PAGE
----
1007. Surma:once. And then the new output
  1008. Surma:files are now, together with your actual JavaScript
  1009. Surma:code, given to your bundler of choice.
  1010. Surma:In our case, it's esbuild, but you could use rollup. Later, maybe
  1011. Jake:Mm.
  1012. Surma:we can use rolldown when that becomes a thing.
  1013. Surma:And what is really interesting to me about that is...
  1014. Surma:Yes, that's the Rust rewrite that they're
  1015. Surma:working on. Yeah, but what's really interesting
  1016. Jake:Hang on, so just roll down, is that the Rust re-implementation of?
  1017. Surma:for me was the realization that we have
  1018. Jake:Mm.
  1019. Surma:decoupled our tools that do the preprocessing
  1020. Surma:from our choice of bundler.
  1021. Surma:Because if we wanted to migrate from, you know,
  1022. Surma:Vite or esbuild to rolldown, we would
  1023. Surma:have to make sure that the plugin exists for
  1024. Surma:CSS modules, but actually also that it's the same version of
  1025. Jake:Mm.
  1026. Surma:CSS modules behave the same way. Because otherwise, maybe
  1027. Surma:it's a corner case and now suddenly our app breaks. With this,
  1028. Surma:the CSS module processing is a separate tool.
  1029. Surma:And as far as the bundler is concerned, it's only consuming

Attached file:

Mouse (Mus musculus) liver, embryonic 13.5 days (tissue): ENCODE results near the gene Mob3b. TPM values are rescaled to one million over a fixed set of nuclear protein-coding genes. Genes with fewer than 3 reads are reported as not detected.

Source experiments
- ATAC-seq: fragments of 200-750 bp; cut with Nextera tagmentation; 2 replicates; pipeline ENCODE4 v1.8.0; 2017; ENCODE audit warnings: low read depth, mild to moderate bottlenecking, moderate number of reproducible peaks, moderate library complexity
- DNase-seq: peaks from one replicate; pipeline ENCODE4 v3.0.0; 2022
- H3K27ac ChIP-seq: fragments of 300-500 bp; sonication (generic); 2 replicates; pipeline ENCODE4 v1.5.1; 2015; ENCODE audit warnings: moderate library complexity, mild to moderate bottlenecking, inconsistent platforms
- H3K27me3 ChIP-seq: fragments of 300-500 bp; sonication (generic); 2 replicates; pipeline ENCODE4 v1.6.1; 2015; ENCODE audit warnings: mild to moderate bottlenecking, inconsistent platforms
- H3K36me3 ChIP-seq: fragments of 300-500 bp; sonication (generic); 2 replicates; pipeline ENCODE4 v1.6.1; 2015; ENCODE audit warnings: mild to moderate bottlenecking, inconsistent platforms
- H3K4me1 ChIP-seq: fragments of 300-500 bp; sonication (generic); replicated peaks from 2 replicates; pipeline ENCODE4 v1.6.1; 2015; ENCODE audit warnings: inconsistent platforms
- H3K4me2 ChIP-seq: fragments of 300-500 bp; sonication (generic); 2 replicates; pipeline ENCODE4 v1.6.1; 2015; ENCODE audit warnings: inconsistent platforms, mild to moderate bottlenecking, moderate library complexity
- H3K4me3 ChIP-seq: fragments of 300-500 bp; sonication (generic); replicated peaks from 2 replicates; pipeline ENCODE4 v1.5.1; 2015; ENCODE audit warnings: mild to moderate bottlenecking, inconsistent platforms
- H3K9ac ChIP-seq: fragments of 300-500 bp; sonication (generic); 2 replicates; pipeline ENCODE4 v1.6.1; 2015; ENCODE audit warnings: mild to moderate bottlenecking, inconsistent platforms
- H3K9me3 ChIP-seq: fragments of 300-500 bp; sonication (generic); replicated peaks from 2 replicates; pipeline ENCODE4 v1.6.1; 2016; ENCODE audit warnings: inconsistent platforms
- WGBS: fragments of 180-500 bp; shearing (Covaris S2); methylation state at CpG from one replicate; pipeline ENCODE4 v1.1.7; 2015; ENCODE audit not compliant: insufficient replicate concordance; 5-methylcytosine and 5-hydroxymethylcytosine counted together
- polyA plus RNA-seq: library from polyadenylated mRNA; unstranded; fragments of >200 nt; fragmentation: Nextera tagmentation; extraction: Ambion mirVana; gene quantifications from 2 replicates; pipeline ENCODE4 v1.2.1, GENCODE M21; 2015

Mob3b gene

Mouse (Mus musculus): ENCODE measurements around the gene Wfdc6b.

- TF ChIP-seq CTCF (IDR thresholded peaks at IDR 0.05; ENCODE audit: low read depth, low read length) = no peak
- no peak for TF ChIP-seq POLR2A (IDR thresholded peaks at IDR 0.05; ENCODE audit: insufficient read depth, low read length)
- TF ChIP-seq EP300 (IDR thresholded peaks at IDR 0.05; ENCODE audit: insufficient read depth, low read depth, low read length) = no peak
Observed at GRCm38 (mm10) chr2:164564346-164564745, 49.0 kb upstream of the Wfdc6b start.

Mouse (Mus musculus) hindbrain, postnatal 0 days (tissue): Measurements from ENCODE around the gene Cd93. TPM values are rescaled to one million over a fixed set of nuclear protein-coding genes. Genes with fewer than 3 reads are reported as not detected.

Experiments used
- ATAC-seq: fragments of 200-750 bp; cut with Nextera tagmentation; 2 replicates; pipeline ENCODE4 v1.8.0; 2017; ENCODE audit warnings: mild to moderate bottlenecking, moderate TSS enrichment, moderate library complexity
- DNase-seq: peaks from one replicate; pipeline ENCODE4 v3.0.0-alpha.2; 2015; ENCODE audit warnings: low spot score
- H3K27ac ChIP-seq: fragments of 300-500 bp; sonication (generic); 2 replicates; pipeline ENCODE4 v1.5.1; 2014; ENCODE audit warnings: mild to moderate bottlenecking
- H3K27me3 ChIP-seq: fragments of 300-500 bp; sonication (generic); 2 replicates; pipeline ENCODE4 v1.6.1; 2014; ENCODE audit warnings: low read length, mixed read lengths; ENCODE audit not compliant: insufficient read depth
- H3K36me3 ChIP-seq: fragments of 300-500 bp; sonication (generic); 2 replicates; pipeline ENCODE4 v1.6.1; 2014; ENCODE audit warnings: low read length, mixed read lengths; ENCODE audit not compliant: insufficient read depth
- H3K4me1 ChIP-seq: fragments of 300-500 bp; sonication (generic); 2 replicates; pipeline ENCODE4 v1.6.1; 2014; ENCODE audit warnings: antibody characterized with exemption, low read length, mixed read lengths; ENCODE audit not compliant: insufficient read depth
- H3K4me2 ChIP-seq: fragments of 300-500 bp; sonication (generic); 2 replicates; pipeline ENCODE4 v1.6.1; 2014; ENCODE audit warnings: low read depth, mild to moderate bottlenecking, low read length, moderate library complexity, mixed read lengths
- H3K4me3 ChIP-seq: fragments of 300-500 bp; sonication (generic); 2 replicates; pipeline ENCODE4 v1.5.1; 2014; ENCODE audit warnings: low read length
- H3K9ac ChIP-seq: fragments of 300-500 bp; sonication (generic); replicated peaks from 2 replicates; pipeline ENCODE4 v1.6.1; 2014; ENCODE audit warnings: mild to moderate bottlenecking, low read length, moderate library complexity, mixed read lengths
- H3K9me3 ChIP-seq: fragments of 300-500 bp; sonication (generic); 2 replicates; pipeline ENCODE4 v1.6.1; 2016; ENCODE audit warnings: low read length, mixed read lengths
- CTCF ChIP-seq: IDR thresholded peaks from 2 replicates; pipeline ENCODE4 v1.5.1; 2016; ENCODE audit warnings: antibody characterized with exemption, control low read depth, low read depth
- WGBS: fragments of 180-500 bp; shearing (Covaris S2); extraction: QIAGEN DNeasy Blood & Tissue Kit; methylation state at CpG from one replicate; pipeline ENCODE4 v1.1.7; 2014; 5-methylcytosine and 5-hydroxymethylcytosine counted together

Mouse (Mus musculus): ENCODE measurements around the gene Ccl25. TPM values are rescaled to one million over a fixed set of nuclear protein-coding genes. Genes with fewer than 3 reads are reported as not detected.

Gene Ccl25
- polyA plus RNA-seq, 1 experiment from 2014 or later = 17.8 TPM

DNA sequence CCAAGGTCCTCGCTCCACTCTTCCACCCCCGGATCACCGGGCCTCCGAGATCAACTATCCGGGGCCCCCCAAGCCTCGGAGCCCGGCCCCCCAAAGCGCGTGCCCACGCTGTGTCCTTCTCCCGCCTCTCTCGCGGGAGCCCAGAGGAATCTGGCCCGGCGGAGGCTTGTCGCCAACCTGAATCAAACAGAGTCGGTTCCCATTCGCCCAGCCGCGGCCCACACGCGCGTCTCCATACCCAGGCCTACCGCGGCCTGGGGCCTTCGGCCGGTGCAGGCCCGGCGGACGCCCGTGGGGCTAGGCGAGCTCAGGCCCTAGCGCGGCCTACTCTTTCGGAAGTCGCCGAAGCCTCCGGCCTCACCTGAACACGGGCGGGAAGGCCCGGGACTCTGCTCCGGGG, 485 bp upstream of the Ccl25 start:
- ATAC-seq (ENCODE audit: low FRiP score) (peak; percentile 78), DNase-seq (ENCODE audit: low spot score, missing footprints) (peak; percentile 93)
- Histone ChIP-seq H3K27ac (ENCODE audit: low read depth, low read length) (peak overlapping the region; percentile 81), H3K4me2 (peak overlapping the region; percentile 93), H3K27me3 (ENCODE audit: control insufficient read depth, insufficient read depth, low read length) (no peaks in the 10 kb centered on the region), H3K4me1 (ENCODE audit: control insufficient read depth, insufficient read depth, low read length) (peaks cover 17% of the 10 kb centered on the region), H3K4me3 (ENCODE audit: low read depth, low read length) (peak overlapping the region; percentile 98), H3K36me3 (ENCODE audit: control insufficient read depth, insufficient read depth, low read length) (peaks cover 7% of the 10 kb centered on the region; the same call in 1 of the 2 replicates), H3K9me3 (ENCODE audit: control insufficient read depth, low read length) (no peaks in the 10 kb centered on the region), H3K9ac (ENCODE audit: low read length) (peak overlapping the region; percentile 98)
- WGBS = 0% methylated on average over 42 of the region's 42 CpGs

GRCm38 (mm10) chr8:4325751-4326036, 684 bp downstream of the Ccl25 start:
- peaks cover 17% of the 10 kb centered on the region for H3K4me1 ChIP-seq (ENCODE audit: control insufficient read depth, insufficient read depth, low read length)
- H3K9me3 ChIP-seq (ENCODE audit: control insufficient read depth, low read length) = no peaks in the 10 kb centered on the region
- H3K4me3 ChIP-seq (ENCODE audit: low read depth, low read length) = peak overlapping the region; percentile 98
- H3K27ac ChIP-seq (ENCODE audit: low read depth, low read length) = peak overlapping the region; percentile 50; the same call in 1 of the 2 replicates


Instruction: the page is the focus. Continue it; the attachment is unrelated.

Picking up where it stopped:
1030. Surma:JavaScript, nothing else. And that's actually also a performance
  1031. Surma:benefit, at least in our case, because esbuild,
  1032. Surma:being written in Go, does not
  1033. Surma:invoke Node or a JavaScript
  1034. Surma:engine unless absolutely necessary. So your plugins
  1035. Surma:usually... Exactly!
  1036. Jake:Oh, it stays in go land.
  1037. Surma:So it's parsing in Go, it's doing the bundling in Go, but if you have a
  1038. Surma:plugin, you have to register it with a regex
  1039. Surma:to say, only files that match
  1040. Surma:this regex should be handled by my plugin. And only then
  1041. Surma:does esbuild effectively shell out to Node,
  1042. Surma:which is, of course, full of overhead.
  1043. Jake:Yeah.
  1044. Surma:And so the one benefit is
  1045. Surma:esbuild gets to stay almost all the time
  1046. Surma:in Goland and be fast. But also